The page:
$query = "SELECT t1, t2, t3 FROM weather WHERE city = ''" . $city . "''"; 
$result = mysql_query($query) or $error = "Error in query: $query. " 
.mysql_error(); 
// if a result is returned 
if (mysql_num_rows($result) > 0) 
{
// get column values 
list($t1, $t2, $t3) = mysql_fetch_row($result); 
// close database connection 
mysql_close($connection); 
} 
else 
{
// set error flag 
$error_msg = "No data available for that city"; 
$error_code = 999; 
} 
} 
// if error flag set 
if ($error_msg) 
{
// return an XML-RPC fault as an xmlrpcresp object 
return new xmlrpcresp(0, $error_code, $error_msg); 
} 
else 
{
// process data depending on requested output format 
if ($format == "raw") 
{
// return raw data  as associative 
// array ("format" => $format, "data" = array($t1, $t2, $t3)) 
// note that the xmlrpcresp object is constructed 
// from a collection of xmlrpcval objects 
$data = array(new xmlrpcval($t1, "int"), new xmlrpcval($t2, "int"), new 
xmlrpcval($t3, "int")); 
$result = new xmlrpcval(array("format" => new xmlrpcval($format, 
"string"), "data" => new xmlrpcval($data, "array")), "struct"); 
return new xmlrpcresp($result);   
} 
else if ($format == "avg") 
{
// total and average readings 
$total = $t1 + $t2 + $t3; 
// do this to avoid division by zero errors 
if ($total != 0) 
{
$avg = $total/3; 
} 
else 
{
$avg = 0; 
} 
// return average as associative array ("format" => $format, "data" = 
$avg) 
$result = new xmlrpcval(array("format" => new xmlrpcval($format, 
"string"), "data" => new xmlrpcval($avg, "int")), "struct"); 
return new xmlrpcresp($result); 
} 
} 
} 
?> 

And Listing 8.14 demonstrates the code for the client.

Listing 8.14 A Simple XML-RPC Client

<html> 
<head> 
<basefont face="Arial"> 
</head> 
<body> 
<?php 
// form not yet submitted 
// display form 
if(!$_POST[''submit'']) 
{
?> 
<form action="<? echo $_SERVER[''PHP_SELF'']; ?>" method="POST"> 
<b>City code:</b> 
<br> 
<input type="text" name="city" size="4" maxlength="3"> 
<p> 
<b>Data format:</b> 
<br> 
<input type="Radio" name="format" value="avg" checked>Average only 
<br> 
<input type="radio" name="format" value="raw">Raw data 
<p> 
<input type="submit" name="submit" value="Go!"> 
</form> 
<?php 
} 
else 
{
// include class definitions 
include("xmlrpc.inc"); 
// construct array of parameters 
// this is an associative array of the form ("city" => $city, "format" => $format) 
$params = new xmlrpcval(array("city" => new xmlrpcval($_POST[''city''], "string"), 
"format" => new xmlrpcval($_POST[''format''], "string")), "struct"); 
// create an XML-RPC request object 
$msg = new xmlrpcmsg("getWeatherData", array($params)); 
// uncomment next line to see serialized request 
// echo $msg->serialize(); 
// create an XML-RPC client 
// the object constructor requires the XML-RPC server location as parameters 
$client = new xmlrpc_client("/rpc/server.php", "weather.domain.com", 80); 
// uncomment next line to see client debug messages 
// $client->setDebug(1); 
// send RPC request, read response 
// the send() method is a transparent method to send data to the server 
// it returns the server''s response as an xmlrpcresp object 
$response = $client->send($msg); 
// create xmlrpcval object to hold value 
$result = $response->value();   
// assuming no fault took place... 
if (!$response->faultCode()) 
{
// this object is an associative array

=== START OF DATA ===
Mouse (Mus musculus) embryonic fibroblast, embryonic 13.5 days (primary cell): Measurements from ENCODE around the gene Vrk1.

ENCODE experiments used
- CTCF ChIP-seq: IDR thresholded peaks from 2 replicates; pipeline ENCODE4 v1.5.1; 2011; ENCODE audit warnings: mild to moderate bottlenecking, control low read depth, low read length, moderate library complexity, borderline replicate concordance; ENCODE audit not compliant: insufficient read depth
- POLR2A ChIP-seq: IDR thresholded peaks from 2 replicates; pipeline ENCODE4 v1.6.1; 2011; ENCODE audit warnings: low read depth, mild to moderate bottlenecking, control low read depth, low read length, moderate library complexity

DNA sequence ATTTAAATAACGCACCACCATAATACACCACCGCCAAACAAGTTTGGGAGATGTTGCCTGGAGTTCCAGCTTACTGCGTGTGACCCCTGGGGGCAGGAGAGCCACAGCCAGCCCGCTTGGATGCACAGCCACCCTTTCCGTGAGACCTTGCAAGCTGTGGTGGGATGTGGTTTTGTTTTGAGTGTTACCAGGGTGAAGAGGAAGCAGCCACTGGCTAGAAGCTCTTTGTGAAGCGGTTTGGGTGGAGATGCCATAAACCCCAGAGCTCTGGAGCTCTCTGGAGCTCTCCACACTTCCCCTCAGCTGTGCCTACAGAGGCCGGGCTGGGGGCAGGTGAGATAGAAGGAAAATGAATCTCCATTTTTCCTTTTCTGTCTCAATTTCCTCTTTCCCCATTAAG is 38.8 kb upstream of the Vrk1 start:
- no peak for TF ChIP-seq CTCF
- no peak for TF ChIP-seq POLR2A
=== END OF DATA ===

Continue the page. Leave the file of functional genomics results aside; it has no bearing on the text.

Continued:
// of form("format" => $format, "data" = array|scalar) 
// get the format 
$member = $result->structmem("format"); 
$format = $member->scalarval(); 
// check data format requested 
// if raw readings requested 
if ($format == "raw") 
{
echo "Last three temperature readings for city $city (8-hour intervals) 
are:<br><ul>"; 
$member = $result->structmem("data"); 
// iterate through data array and display values 
for($x=0; $x<$member->arraysize(); $x++) 
{
$obj = $member->arraymem($x); 
echo "<li>" . $obj->scalarval(); 
} 
echo "</ul>"; 
} 
// if average reading requested 
else if ($format == "avg") 
{
// display single value 
$member = $result->structmem("data"); 
echo "Average temperature reading for city $city is " . 
$member->scalarval() . " (based on three readings)"; 
} 
} 
// if fault generated 
// display fault information 
else 
{
// the faultString() and faultCode() methods return 
// the error string and error code respectively 
echo  "The following error occurred: <br>"; 
echo $response->faultString() . " (error code " . $response->faultCode() . 
")"; 
} 
} 
?> 
</body> 
</html> 

As demonstrated previously, both client and server objects come with specific methods to ease the task of transmitting an RPC request and decoding the response. A simple send() method handles most of the work at the client end of the connection, whereas ancillary methods such as scalarval(), arraymem(), and structmem() (designed specifically to manipulate composite XML-RPC data types such as <struct> s and <array> s) make it possible to easily convert these data types to native PHP structures.

An interesting item here are the addition of the faultString() and faultCode() methods, which allow developers to check for the presence of an XML-RPC fault in the server-generated response and take appropriate measures to handle this fault.

This XML-RPC implementation is one of the more robust and full-featured ones available online. In addition to basic RPC functions, it also includes a very capable introspection API, support for HTTPS transactions, and a number of utility functions for converting between PHP and XML-RPC data types. Finally, because it''s been under development for awhile, it''s also fairly well-documented; if you plan to use it in one of your projects, you might want to visit this book''s companion web site, which offers links to articles and reference material on the topic to help you get started.

/ 84